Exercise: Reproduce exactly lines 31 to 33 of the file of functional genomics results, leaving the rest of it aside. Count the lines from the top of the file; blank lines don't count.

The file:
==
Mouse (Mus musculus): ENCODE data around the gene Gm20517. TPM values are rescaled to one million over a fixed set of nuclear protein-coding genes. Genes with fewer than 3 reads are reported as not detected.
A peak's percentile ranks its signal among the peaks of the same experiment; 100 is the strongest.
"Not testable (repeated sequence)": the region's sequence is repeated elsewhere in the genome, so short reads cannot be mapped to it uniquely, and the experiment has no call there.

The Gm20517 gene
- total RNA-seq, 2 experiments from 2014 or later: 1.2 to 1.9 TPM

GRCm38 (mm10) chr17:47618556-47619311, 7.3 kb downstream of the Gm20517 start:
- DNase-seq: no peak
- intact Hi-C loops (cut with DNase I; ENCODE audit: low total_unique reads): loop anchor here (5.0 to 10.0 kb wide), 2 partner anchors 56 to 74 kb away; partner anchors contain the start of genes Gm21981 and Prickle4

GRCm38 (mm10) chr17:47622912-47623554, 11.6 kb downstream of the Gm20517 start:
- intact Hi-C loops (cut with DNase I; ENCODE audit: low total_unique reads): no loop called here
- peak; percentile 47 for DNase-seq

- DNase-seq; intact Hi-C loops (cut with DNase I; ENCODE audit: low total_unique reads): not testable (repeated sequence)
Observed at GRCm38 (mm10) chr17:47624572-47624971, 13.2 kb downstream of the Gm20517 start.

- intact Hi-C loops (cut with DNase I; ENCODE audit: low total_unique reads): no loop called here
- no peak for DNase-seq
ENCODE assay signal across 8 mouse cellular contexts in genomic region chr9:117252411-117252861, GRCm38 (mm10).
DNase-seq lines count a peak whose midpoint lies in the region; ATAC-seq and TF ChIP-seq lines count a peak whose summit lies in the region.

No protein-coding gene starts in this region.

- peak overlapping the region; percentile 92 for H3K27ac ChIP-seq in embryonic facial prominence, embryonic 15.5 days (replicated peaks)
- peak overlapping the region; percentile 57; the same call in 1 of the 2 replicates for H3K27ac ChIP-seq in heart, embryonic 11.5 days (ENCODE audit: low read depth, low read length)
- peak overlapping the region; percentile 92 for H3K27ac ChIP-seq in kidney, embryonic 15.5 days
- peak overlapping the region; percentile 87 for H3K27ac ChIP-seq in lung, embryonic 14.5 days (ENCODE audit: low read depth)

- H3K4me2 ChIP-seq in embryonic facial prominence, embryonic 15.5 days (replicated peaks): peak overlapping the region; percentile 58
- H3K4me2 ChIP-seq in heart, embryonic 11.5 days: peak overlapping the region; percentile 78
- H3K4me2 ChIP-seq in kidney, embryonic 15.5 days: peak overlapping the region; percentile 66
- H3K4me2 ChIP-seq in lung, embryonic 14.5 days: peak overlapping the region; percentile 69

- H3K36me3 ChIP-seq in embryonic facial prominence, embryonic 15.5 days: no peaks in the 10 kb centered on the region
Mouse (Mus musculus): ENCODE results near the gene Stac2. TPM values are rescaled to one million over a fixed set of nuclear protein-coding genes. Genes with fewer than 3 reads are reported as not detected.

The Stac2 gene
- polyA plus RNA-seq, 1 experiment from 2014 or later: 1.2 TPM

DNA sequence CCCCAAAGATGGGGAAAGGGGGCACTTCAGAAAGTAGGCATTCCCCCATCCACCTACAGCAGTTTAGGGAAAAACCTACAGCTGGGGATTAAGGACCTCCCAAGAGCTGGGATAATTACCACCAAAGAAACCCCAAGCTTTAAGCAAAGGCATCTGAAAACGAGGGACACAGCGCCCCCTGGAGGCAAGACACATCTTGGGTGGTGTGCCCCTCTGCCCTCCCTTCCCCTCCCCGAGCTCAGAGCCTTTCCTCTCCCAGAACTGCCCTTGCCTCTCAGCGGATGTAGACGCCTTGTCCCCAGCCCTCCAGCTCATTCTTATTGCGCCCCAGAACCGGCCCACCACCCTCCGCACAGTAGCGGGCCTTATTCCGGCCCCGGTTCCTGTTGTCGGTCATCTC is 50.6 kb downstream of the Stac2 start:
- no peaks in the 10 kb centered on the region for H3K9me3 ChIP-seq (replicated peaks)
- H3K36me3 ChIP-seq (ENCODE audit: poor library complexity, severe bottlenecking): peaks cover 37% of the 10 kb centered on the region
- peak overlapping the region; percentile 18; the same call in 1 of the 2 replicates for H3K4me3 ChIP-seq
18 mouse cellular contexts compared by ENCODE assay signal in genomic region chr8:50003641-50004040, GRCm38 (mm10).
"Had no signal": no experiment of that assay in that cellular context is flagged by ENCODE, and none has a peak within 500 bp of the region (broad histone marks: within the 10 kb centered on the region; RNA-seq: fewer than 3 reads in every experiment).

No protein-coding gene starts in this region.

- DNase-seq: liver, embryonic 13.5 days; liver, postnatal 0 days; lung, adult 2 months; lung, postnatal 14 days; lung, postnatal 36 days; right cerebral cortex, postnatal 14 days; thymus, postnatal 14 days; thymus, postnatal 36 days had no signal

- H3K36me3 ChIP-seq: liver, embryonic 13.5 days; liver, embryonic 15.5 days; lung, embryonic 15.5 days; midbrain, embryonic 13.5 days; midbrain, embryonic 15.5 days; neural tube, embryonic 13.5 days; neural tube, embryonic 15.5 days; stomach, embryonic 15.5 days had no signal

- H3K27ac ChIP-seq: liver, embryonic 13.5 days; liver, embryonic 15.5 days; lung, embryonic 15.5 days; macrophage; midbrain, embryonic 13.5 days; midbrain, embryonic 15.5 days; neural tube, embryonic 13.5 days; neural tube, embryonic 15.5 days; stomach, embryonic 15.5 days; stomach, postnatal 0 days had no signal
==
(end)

DNA sequence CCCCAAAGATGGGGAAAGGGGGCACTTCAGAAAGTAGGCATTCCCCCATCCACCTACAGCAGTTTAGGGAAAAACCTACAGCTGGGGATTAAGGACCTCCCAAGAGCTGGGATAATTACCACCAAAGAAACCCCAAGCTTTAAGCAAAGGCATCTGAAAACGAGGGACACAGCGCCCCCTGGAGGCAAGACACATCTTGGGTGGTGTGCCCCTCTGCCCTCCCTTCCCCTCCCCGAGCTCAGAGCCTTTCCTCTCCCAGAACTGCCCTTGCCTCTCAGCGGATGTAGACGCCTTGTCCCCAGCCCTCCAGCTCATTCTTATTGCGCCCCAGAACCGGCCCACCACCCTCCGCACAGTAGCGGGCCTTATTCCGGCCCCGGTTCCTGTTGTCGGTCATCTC is 50.6 kb downstream of the Stac2 start:
- no peaks in the 10 kb centered on the region for H3K9me3 ChIP-seq (replicated peaks)
- H3K36me3 ChIP-seq (ENCODE audit: poor library complexity, severe bottlenecking): peaks cover 37% of the 10 kb centered on the region